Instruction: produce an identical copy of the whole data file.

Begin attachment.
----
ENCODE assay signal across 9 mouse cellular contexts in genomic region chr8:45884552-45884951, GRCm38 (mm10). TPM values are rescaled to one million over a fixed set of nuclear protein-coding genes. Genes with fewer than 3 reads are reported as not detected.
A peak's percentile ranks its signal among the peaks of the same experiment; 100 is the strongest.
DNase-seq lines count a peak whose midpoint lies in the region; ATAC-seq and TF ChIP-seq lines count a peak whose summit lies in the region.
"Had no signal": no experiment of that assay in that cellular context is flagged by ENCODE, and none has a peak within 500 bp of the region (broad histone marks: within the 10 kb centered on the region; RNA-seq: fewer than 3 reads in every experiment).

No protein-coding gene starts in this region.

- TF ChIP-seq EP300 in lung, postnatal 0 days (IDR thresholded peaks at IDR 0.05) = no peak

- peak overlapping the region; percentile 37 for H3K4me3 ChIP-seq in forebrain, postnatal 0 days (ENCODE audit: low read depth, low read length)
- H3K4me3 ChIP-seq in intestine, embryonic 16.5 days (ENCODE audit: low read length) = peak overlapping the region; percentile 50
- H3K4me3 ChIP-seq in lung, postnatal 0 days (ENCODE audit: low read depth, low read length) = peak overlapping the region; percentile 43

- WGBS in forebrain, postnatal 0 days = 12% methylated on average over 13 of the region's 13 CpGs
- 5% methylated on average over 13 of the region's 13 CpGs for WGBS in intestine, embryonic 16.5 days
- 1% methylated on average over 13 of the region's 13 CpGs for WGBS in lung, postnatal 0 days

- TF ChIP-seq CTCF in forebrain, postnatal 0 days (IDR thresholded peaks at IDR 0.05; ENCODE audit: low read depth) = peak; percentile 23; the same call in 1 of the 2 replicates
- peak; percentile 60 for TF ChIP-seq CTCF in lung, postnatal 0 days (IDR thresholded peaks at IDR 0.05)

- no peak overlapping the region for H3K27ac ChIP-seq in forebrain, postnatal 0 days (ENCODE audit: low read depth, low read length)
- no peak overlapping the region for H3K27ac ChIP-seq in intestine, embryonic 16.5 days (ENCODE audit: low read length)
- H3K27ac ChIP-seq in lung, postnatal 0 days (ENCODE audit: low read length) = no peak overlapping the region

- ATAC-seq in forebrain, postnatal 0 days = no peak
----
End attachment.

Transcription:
ENCODE assay signal across 9 mouse cellular contexts in genomic region chr8:45884552-45884951, GRCm38 (mm10). TPM values are rescaled to one million over a fixed set of nuclear protein-coding genes. Genes with fewer than 3 reads are reported as not detected.
A peak's percentile ranks its signal among the peaks of the same experiment; 100 is the strongest.
DNase-seq lines count a peak whose midpoint lies in the region; ATAC-seq and TF ChIP-seq lines count a peak whose summit lies in the region.
"Had no signal": no experiment of that assay in that cellular context is flagged by ENCODE, and none has a peak within 500 bp of the region (broad histone marks: within the 10 kb centered on the region; RNA-seq: fewer than 3 reads in every experiment).

No protein-coding gene starts in this region.

- TF ChIP-seq EP300 in lung, postnatal 0 days (IDR thresholded peaks at IDR 0.05) = no peak

- peak overlapping the region; percentile 37 for H3K4me3 ChIP-seq in forebrain, postnatal 0 days (ENCODE audit: low read depth, low read length)
- H3K4me3 ChIP-seq in intestine, embryonic 16.5 days (ENCODE audit: low read length) = peak overlapping the region; percentile 50
- H3K4me3 ChIP-seq in lung, postnatal 0 days (ENCODE audit: low read depth, low read length) = peak overlapping the region; percentile 43

- WGBS in forebrain, postnatal 0 days = 12% methylated on average over 13 of the region's 13 CpGs
- 5% methylated on average over 13 of the region's 13 CpGs for WGBS in intestine, embryonic 16.5 days
- 1% methylated on average over 13 of the region's 13 CpGs for WGBS in lung, postnatal 0 days

- TF ChIP-seq CTCF in forebrain, postnatal 0 days (IDR thresholded peaks at IDR 0.05; ENCODE audit: low read depth) = peak; percentile 23; the same call in 1 of the 2 replicates
- peak; percentile 60 for TF ChIP-seq CTCF in lung, postnatal 0 days (IDR thresholded peaks at IDR 0.05)

- no peak overlapping the region for H3K27ac ChIP-seq in forebrain, postnatal 0 days (ENCODE audit: low read depth, low read length)
- no peak overlapping the region for H3K27ac ChIP-seq in intestine, embryonic 16.5 days (ENCODE audit: low read length)
- H3K27ac ChIP-seq in lung, postnatal 0 days (ENCODE audit: low read length) = no peak overlapping the region

- ATAC-seq in forebrain, postnatal 0 days = no peak